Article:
Since we began Paleo Parents, we’ve been increasingly and routinely asked to review books and products by people in and adjacent to the paleo community. At this point, we get so many we are unable to actually do the reviews of the products in a timely manner! That’s why we recruited the Paleo Parents Review Team to fill in the gaps. Look forward to reviews on Tuesdays!
This week, Healthy Amelia reviews three recent books. First, Cooking for the Specific Carbohydrate Diet tells you how to cook when healing your gut. Then she read The Garden of Eating, which describes and provides recipes for a produce heavy version of an ancestral diet. Finally, Gaining Ground tells the story of a local farmer who sells at a farmer’s market we frequently visit and the friend of a friend; he set his sights on sustainable farming and made it work!
First up this month, I took a look at Crohn’s Disease, IBS, Celiac, and Ulcerative Colitis.
To get started, I toasted up some grain-free granola. This is my husband’s favorite Paleo-friendly snack and this recipe did not dissappoint. Once it cooled down, it fit right in filling up one of my grandfather’s old pharmacy jars.
Next up, I tacked one of my all-time favorite dishes – one that I usually miss following a Paleo lifestyle: French Onion Soup. I used a homemade chicken bone broth base and followed her directions for caramelizing the delicious onions that flavored the soup. This dish is known for its crusty, toasted bread and melty cheese, two things not associated with Paleo, to say the least. To work around that, Erica offered up her Simple Sandwich Bread recipe, which uses all Paleo-approved ingredients. And the lack of cheese is easily overcome by using her technique for Garlic Toasts. The soup is also great on it’s own, without any add-ins.
Cooking for the Specific Carbohydrate Diet is quite small when you first look at it, but it is jam-packed with helpful techniques and recipes. I highly recommend checking it out.
The second book I took a look at this month was The Garden Of Eating: A Produce-dominated Diet & Cookbook. The first thing that jumped out at me was one of the authors on the cover – Don Matesz. I am most familiar with him from his Farewell to Paleo post on his Primal Wisdom blog. It looks like he wrote this book with his then-wife, Rachel Albert-Matesz, now going by Rachel Albert. It appears that the book was first published in 2004 when they were still together and advocating a produce-heavy version of Paleo. I did like this aspect of the book because Paleo often gets mischaracterized as an exclusively meat-centric approach. However, in truth, the balance of nutrient dense foods is extremely important.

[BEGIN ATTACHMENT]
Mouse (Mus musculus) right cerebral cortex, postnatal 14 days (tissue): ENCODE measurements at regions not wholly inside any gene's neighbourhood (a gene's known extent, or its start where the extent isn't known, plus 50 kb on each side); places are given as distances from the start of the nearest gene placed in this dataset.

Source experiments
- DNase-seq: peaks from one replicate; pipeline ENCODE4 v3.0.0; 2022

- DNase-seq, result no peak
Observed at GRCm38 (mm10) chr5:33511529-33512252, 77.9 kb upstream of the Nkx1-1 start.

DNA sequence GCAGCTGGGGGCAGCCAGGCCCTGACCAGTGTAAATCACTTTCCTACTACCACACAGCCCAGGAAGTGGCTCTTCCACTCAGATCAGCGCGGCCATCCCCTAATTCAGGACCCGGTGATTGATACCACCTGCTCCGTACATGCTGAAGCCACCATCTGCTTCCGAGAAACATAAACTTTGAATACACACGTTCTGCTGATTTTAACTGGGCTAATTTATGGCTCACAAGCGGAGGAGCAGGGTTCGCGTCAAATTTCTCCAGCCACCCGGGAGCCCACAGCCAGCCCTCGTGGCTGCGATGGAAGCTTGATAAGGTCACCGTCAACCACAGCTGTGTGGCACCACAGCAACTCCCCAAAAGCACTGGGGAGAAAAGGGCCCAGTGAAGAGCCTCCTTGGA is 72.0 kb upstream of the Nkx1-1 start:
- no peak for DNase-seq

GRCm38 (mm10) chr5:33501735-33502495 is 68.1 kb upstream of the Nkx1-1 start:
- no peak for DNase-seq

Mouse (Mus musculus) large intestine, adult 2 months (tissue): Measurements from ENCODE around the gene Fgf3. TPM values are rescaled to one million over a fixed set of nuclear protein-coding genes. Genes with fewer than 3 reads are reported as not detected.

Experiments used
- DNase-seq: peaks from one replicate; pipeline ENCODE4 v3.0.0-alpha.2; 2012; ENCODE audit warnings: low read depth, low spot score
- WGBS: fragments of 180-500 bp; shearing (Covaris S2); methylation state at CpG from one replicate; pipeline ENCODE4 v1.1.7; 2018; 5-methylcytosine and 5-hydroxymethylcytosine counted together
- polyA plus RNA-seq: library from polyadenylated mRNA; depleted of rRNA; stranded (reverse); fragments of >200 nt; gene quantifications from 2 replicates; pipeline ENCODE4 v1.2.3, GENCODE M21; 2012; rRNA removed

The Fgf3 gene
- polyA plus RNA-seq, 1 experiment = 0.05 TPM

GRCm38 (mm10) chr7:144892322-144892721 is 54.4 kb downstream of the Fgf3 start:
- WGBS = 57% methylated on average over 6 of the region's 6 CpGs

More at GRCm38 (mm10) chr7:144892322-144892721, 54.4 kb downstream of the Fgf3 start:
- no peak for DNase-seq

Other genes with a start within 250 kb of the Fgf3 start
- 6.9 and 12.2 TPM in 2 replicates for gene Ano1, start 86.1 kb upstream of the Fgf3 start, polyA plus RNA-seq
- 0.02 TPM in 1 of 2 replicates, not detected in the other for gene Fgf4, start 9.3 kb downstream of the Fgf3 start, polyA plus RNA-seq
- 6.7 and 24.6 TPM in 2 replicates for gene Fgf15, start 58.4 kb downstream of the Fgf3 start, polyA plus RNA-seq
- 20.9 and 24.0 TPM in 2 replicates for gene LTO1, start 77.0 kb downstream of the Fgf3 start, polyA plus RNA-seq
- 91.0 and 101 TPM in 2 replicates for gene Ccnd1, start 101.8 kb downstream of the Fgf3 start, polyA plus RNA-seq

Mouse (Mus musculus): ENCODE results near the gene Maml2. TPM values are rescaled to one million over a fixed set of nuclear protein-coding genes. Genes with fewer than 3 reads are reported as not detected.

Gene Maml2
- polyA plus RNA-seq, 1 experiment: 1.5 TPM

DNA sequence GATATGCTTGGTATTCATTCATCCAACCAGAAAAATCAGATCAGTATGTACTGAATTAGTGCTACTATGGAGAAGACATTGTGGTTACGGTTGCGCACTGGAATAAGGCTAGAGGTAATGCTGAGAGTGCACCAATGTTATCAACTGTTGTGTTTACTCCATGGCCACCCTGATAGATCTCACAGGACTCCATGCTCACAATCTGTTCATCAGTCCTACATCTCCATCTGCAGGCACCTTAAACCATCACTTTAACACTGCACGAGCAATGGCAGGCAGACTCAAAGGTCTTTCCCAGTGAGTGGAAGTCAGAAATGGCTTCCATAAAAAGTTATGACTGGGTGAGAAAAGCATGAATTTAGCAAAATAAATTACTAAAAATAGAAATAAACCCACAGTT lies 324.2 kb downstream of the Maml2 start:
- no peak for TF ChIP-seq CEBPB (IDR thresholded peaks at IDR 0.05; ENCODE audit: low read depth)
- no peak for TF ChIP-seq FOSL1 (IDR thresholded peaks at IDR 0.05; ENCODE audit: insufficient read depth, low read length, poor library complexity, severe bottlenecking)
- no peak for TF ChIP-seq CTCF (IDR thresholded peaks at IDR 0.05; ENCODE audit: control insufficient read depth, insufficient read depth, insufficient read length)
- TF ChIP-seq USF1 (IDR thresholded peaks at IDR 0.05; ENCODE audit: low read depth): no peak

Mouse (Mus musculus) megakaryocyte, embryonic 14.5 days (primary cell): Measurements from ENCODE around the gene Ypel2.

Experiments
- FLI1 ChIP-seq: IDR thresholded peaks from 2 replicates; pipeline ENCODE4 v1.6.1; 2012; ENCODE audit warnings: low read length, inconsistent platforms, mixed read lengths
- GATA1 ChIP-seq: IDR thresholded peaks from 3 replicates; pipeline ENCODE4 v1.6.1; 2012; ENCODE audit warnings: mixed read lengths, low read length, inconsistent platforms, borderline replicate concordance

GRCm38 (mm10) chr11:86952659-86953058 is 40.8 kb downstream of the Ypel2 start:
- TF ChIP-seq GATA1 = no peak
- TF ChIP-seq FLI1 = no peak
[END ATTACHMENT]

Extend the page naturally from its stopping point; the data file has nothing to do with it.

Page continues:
The copy I looked at was the second edition which came out in 2010, prior to Don Matesz’s departure from this lifestyle in 2011. It makes me wonder how he must feel these days having a book out there advocating something he no longer holds to be true. Although I don’t agree with much of what he has to say these days, I do respect his willingness to change his stance after being such a public advocate of a particular point of view. However, that does not mean I have much interest in exploring these ideas that even he no longer follows. It just seems a bit pointless to me. This makes me have even more compassion for those “experts” still mired in conventional wisdom. You stand to lose a lot of your authority when you switch your beliefs so drastically after years of advocating something else.
That feeling of disillusionment led me to check out the other author, Rachel Albert. She seems to still be on the Paleo path and shares her message at The Healthy Cooking Coach. For her sake (I take this stuff so personally!) I decided to check out some of the recipes. I paged through the book and settled on one for which I had all the ingredients (always helpful!) and made the Garlic, Ginger, and Scallion Burgers — a variation she listed under the Basic Herbed Burgers recipe. The strong flavors and fun texture of the scallions made these burgers pop. Even though I picked a recipe based around ground beef, the book is far more heavily oriented towards making vegetables tasty and a varied part of your diet. So, if you’re looking to add more produce and/or variety to your daily meals, this is the book for you.
The last book I checked out for this review was Gaining Ground: A Story of Farmers’ Markets, Local Food, and Saving the Family Farm by Forrest Pritchard. As someone interested in sustainable farming, this memoir really appealed to me. As Joel Salatin mentioned in the forward, not everyone can be a farmer, nor should they be but getting to take this adventure with Forrest Pritchard gives us all a greater appreciation for what goes into the process. This is a true journey of one man following his passion against the odds. This book is not only educational, but fun to read and chock full of engaging stories and anecdotes. It has certainly inspired me to support our local farmers to a greater extent. I definitely recommend picking up this book.